SPI Backpack PCB for Liquid Crystal Displays: Part 3 Assemble and Test

The completed printed circuit board needs to be stuffed with components.

Populating a PC board is best done by placing the shortest components first and the tallest components last.

So first to go on are the Z wires. These connect traces on the bottom to traces on the top.  They are necessary because this homemade board does not have plated through holes.

Z wires

Z wires

The next higher parts are the resistors.

Adding resistors

Adding resistors

Next capacitors, chips, and the crystal.  Some of the leads have to be soldered on the top and on the bottom of the board.  Again, this is because I do not have plated through holes.

Add capacitors and chips

Add capacitors and chips

Now I attach the CAN connector, the contrast pot, and the header that mates with the LCD. These are the tallest parts

Add connectors, headers, and the contrast pot.

Add connectors, headers, and the contrast pot.

Finally, some rainbow wire to connect the backpack to the Arduino.  Also the backlight switch transistor at this time because it took a while to find one in my junk box.

Add wiring and the backlight switch transistor

Add wiring and the backlight switch transistor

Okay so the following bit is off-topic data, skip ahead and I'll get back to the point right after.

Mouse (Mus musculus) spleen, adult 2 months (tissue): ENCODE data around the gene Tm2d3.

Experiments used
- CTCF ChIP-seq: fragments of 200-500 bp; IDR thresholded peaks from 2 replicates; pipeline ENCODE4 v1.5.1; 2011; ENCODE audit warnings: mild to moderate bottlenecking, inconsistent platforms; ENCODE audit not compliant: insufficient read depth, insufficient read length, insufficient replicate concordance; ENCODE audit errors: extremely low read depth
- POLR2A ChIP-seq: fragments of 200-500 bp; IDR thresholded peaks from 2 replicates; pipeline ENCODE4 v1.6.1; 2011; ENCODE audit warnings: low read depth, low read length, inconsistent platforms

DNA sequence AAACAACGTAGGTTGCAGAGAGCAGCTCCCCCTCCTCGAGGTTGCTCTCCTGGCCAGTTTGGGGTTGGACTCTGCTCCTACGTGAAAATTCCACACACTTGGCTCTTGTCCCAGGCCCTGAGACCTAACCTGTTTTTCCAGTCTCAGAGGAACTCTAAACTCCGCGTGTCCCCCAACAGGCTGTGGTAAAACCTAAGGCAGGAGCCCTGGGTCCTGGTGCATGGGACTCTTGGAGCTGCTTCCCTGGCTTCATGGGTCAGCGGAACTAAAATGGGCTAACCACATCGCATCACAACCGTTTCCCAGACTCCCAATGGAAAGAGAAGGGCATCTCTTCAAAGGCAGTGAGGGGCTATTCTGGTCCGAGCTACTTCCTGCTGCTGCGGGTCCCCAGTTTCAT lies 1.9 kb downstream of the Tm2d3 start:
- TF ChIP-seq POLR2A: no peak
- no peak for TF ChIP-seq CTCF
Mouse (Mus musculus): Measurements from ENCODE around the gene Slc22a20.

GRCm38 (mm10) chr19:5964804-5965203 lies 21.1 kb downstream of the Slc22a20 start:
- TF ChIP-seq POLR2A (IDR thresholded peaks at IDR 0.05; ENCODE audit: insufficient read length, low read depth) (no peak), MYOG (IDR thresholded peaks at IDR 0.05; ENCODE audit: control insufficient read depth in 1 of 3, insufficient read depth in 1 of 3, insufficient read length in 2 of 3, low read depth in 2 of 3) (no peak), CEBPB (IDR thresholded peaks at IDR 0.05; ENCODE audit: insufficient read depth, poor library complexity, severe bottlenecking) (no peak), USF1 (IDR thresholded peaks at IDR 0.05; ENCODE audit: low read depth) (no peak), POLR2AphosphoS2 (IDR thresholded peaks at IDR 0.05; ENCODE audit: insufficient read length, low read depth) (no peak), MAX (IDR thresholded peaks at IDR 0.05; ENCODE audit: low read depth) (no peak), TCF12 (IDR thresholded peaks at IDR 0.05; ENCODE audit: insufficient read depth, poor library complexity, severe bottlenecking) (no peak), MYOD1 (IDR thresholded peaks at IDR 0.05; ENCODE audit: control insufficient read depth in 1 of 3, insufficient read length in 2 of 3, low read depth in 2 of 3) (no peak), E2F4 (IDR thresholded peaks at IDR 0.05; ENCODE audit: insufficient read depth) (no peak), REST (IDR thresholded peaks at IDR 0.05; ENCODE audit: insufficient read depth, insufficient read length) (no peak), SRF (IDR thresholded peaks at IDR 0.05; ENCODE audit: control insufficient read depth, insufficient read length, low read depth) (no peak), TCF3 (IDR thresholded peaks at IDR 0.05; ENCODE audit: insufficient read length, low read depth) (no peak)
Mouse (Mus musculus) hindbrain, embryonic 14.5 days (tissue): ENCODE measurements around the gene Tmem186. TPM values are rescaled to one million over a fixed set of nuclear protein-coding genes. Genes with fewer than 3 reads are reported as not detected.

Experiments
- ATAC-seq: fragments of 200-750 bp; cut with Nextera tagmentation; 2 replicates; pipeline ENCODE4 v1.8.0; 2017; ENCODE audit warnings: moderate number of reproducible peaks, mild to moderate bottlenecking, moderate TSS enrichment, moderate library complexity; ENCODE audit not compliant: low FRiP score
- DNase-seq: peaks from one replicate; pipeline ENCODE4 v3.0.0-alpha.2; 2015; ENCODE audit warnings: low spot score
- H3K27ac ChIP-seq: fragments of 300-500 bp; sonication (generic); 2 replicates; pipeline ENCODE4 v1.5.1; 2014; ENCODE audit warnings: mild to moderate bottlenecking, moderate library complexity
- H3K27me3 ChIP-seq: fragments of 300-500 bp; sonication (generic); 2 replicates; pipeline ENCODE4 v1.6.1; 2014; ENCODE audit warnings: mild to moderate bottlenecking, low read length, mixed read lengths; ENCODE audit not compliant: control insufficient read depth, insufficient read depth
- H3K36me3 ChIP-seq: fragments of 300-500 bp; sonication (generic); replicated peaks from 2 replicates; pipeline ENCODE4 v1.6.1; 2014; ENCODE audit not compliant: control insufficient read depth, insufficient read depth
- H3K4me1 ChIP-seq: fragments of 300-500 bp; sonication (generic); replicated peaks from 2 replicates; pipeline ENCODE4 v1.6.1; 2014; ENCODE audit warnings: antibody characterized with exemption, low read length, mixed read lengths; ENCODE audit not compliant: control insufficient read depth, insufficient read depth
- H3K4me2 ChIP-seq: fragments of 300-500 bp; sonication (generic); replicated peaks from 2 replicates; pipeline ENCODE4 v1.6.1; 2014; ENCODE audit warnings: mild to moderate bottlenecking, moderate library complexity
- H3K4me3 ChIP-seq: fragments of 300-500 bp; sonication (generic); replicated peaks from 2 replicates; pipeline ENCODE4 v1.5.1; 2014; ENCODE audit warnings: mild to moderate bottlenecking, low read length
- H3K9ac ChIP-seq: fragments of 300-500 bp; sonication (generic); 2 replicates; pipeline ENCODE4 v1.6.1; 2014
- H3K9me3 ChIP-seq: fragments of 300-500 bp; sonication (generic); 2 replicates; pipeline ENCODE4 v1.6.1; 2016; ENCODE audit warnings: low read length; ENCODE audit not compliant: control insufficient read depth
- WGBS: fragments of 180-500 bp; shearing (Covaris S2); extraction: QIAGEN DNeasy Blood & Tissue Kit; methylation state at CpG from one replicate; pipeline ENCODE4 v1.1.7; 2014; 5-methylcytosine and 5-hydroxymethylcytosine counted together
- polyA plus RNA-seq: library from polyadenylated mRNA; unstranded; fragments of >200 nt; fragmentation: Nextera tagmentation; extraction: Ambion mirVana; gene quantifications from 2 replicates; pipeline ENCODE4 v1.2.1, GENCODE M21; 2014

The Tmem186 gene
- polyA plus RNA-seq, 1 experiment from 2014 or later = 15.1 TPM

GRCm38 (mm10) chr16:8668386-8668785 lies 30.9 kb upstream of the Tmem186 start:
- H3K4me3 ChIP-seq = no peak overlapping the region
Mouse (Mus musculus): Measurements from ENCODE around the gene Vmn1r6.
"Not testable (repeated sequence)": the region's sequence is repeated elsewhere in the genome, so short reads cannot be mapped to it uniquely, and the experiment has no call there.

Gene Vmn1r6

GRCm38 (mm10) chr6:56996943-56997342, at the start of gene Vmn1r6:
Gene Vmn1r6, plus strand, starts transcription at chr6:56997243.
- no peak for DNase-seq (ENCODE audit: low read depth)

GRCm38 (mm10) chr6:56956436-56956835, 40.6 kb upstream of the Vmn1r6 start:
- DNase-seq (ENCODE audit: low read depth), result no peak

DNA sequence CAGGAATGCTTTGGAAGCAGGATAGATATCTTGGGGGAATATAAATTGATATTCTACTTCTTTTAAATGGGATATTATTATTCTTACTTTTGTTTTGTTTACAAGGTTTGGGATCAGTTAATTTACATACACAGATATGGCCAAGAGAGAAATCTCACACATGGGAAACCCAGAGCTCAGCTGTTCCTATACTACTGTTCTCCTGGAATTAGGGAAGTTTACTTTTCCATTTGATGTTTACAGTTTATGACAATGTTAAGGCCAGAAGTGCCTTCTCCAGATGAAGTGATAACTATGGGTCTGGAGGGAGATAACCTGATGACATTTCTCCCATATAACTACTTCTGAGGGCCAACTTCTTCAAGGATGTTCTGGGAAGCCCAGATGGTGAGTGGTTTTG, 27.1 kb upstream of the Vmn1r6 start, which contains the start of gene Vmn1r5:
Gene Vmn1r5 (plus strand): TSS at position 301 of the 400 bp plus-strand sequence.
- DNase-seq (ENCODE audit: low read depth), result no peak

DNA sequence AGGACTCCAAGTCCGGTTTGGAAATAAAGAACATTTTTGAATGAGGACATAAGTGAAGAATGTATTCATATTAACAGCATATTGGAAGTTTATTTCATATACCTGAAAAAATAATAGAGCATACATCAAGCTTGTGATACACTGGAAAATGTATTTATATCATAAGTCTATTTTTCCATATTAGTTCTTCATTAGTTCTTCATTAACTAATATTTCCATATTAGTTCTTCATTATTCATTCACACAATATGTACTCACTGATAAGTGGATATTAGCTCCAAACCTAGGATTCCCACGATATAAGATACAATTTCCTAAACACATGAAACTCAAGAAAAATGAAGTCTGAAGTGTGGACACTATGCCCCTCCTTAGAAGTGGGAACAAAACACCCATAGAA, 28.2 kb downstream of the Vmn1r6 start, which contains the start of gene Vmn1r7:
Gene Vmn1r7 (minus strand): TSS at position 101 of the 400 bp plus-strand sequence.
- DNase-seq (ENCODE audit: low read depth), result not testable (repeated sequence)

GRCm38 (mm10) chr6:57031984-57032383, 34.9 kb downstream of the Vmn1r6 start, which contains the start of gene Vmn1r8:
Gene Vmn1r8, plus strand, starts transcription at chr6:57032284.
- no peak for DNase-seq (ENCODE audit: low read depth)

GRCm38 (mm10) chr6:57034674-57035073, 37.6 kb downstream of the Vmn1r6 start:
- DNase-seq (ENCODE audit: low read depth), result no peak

Finally solder it onto an LCD display and see if it works.

It does!

Remote light level and temperature on the display

Head end prototype showing light level and temperature from the remote

Head end prototype showing light level and temperature from the remote

The project needs quite a bit of work on the software to be effective. The two SPI functions seem to interfere with each other.  Suspect a library conflic.

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    • Gordon Millar
    • May 23rd, 2012

    Excellent post! must take quite a bit of time to compose.
    Hope you noticed the fine short on the transistor middle pin : D

    • Yes I did catch that. It was due to a smudge on the laser printout.

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